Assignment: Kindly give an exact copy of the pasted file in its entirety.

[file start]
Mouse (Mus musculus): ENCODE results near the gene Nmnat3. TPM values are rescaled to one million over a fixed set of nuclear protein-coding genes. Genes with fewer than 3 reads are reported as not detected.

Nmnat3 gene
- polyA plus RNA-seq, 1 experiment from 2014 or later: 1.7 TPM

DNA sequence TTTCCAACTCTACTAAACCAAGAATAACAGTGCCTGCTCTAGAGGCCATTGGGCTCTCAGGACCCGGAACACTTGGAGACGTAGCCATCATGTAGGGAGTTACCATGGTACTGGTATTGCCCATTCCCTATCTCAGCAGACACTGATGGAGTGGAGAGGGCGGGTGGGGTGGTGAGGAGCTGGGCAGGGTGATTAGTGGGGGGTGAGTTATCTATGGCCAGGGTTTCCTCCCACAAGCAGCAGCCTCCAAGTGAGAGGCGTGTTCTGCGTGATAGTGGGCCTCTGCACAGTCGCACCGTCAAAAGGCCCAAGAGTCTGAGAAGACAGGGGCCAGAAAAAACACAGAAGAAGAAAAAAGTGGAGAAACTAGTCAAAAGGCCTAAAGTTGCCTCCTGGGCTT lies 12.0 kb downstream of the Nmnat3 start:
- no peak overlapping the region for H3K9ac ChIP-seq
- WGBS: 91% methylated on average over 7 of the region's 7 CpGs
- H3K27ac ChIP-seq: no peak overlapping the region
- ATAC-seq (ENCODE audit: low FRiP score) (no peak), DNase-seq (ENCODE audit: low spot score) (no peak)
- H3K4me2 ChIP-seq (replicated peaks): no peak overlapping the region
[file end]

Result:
Mouse (Mus musculus): ENCODE results near the gene Nmnat3. TPM values are rescaled to one million over a fixed set of nuclear protein-coding genes. Genes with fewer than 3 reads are reported as not detected.

Nmnat3 gene
- polyA plus RNA-seq, 1 experiment from 2014 or later: 1.7 TPM

DNA sequence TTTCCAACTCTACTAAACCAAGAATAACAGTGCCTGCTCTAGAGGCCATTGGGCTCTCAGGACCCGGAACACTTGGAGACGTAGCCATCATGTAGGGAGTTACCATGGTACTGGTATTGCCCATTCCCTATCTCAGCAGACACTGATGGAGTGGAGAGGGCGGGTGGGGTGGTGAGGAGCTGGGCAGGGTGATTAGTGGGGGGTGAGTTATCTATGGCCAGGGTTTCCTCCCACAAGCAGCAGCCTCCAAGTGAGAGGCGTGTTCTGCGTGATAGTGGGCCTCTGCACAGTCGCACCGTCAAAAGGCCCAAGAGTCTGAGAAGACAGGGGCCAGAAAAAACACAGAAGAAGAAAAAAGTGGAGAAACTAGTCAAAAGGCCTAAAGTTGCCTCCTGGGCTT lies 12.0 kb downstream of the Nmnat3 start:
- no peak overlapping the region for H3K9ac ChIP-seq
- WGBS: 91% methylated on average over 7 of the region's 7 CpGs
- H3K27ac ChIP-seq: no peak overlapping the region
- ATAC-seq (ENCODE audit: low FRiP score) (no peak), DNase-seq (ENCODE audit: low spot score) (no peak)
- H3K4me2 ChIP-seq (replicated peaks): no peak overlapping the region